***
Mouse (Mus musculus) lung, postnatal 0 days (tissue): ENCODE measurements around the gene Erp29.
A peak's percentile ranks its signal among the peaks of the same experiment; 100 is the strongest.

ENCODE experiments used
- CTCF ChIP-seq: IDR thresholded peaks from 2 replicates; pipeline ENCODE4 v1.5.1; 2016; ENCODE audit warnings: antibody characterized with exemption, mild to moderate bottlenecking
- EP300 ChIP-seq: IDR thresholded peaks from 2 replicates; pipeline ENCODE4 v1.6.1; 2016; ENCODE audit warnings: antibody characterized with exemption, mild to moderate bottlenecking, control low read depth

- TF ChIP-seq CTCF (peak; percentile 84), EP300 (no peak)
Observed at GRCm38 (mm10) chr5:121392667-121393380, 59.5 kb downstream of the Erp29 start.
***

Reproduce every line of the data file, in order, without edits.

Mouse (Mus musculus) lung, postnatal 0 days (tissue): ENCODE measurements around the gene Erp29.
A peak's percentile ranks its signal among the peaks of the same experiment; 100 is the strongest.

ENCODE experiments used
- CTCF ChIP-seq: IDR thresholded peaks from 2 replicates; pipeline ENCODE4 v1.5.1; 2016; ENCODE audit warnings: antibody characterized with exemption, mild to moderate bottlenecking
- EP300 ChIP-seq: IDR thresholded peaks from 2 replicates; pipeline ENCODE4 v1.6.1; 2016; ENCODE audit warnings: antibody characterized with exemption, mild to moderate bottlenecking, control low read depth

- TF ChIP-seq CTCF (peak; percentile 84), EP300 (no peak)
Observed at GRCm38 (mm10) chr5:121392667-121393380, 59.5 kb downstream of the Erp29 start.